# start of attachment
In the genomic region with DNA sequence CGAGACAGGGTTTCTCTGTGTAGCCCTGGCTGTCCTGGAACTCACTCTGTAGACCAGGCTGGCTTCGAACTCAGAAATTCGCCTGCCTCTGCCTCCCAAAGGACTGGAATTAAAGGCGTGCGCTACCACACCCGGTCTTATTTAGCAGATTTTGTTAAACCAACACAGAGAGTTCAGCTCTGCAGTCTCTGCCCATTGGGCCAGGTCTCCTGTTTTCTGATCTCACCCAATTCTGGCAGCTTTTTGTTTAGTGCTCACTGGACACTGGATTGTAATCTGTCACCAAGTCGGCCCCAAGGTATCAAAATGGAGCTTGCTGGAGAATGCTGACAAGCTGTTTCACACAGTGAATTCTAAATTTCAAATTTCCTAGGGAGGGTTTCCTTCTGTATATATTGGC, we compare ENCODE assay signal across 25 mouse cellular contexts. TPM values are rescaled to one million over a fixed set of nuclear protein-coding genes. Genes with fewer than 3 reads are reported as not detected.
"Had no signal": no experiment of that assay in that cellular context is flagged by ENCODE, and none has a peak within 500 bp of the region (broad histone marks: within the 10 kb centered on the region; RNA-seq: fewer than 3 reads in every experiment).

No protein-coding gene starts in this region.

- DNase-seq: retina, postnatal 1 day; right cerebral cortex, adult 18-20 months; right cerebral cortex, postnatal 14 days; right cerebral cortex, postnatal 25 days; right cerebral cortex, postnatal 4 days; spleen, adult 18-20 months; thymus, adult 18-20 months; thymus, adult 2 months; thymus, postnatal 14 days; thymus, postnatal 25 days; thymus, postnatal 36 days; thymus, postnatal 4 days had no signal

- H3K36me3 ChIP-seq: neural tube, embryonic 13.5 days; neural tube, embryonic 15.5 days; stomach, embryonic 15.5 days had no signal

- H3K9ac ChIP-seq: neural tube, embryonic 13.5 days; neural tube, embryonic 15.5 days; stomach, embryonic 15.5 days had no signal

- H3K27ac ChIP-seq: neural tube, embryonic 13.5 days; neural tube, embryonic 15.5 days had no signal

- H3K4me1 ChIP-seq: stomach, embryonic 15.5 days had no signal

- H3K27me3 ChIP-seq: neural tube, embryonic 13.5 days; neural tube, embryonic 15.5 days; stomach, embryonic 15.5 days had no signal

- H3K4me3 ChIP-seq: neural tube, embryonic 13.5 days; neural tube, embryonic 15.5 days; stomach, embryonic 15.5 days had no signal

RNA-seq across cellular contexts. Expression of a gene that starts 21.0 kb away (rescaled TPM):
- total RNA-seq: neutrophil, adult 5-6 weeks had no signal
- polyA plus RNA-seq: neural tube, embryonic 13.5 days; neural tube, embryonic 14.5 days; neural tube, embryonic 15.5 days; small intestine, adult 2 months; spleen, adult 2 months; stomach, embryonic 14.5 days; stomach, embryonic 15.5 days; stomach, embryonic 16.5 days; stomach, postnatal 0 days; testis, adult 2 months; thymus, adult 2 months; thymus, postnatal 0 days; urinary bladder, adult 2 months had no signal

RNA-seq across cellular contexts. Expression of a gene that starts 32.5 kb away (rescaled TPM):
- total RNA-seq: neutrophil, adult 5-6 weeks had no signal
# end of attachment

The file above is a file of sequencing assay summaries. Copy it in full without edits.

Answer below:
In the genomic region with DNA sequence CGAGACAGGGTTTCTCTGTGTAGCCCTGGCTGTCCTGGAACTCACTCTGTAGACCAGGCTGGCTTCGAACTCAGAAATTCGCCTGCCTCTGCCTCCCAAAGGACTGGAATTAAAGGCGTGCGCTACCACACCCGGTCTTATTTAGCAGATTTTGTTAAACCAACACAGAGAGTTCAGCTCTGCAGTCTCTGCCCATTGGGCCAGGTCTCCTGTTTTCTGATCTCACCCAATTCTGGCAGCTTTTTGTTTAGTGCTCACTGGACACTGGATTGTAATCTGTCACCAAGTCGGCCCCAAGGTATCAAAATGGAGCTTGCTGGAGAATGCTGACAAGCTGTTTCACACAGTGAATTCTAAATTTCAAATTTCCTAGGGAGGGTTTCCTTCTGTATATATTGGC, we compare ENCODE assay signal across 25 mouse cellular contexts. TPM values are rescaled to one million over a fixed set of nuclear protein-coding genes. Genes with fewer than 3 reads are reported as not detected.
"Had no signal": no experiment of that assay in that cellular context is flagged by ENCODE, and none has a peak within 500 bp of the region (broad histone marks: within the 10 kb centered on the region; RNA-seq: fewer than 3 reads in every experiment).

No protein-coding gene starts in this region.

- DNase-seq: retina, postnatal 1 day; right cerebral cortex, adult 18-20 months; right cerebral cortex, postnatal 14 days; right cerebral cortex, postnatal 25 days; right cerebral cortex, postnatal 4 days; spleen, adult 18-20 months; thymus, adult 18-20 months; thymus, adult 2 months; thymus, postnatal 14 days; thymus, postnatal 25 days; thymus, postnatal 36 days; thymus, postnatal 4 days had no signal

- H3K36me3 ChIP-seq: neural tube, embryonic 13.5 days; neural tube, embryonic 15.5 days; stomach, embryonic 15.5 days had no signal

- H3K9ac ChIP-seq: neural tube, embryonic 13.5 days; neural tube, embryonic 15.5 days; stomach, embryonic 15.5 days had no signal

- H3K27ac ChIP-seq: neural tube, embryonic 13.5 days; neural tube, embryonic 15.5 days had no signal

- H3K4me1 ChIP-seq: stomach, embryonic 15.5 days had no signal

- H3K27me3 ChIP-seq: neural tube, embryonic 13.5 days; neural tube, embryonic 15.5 days; stomach, embryonic 15.5 days had no signal

- H3K4me3 ChIP-seq: neural tube, embryonic 13.5 days; neural tube, embryonic 15.5 days; stomach, embryonic 15.5 days had no signal

RNA-seq across cellular contexts. Expression of a gene that starts 21.0 kb away (rescaled TPM):
- total RNA-seq: neutrophil, adult 5-6 weeks had no signal
- polyA plus RNA-seq: neural tube, embryonic 13.5 days; neural tube, embryonic 14.5 days; neural tube, embryonic 15.5 days; small intestine, adult 2 months; spleen, adult 2 months; stomach, embryonic 14.5 days; stomach, embryonic 15.5 days; stomach, embryonic 16.5 days; stomach, postnatal 0 days; testis, adult 2 months; thymus, adult 2 months; thymus, postnatal 0 days; urinary bladder, adult 2 months had no signal

RNA-seq across cellular contexts. Expression of a gene that starts 32.5 kb away (rescaled TPM):
- total RNA-seq: neutrophil, adult 5-6 weeks had no signal